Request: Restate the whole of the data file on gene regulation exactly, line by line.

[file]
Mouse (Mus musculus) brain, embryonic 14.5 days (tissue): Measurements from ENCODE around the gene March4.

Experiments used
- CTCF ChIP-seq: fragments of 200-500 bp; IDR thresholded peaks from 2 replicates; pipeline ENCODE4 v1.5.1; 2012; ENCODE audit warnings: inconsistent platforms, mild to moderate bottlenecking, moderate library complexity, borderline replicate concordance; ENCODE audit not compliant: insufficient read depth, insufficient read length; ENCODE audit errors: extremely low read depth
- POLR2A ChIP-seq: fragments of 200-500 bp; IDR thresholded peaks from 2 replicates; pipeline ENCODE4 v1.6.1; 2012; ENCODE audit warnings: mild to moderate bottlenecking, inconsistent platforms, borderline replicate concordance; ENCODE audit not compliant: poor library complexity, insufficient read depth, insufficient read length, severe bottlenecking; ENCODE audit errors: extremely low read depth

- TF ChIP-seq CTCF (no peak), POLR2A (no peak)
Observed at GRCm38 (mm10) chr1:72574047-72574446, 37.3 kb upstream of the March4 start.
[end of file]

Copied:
Mouse (Mus musculus) brain, embryonic 14.5 days (tissue): Measurements from ENCODE around the gene March4.

Experiments used
- CTCF ChIP-seq: fragments of 200-500 bp; IDR thresholded peaks from 2 replicates; pipeline ENCODE4 v1.5.1; 2012; ENCODE audit warnings: inconsistent platforms, mild to moderate bottlenecking, moderate library complexity, borderline replicate concordance; ENCODE audit not compliant: insufficient read depth, insufficient read length; ENCODE audit errors: extremely low read depth
- POLR2A ChIP-seq: fragments of 200-500 bp; IDR thresholded peaks from 2 replicates; pipeline ENCODE4 v1.6.1; 2012; ENCODE audit warnings: mild to moderate bottlenecking, inconsistent platforms, borderline replicate concordance; ENCODE audit not compliant: poor library complexity, insufficient read depth, insufficient read length, severe bottlenecking; ENCODE audit errors: extremely low read depth

- TF ChIP-seq CTCF (no peak), POLR2A (no peak)
Observed at GRCm38 (mm10) chr1:72574047-72574446, 37.3 kb upstream of the March4 start.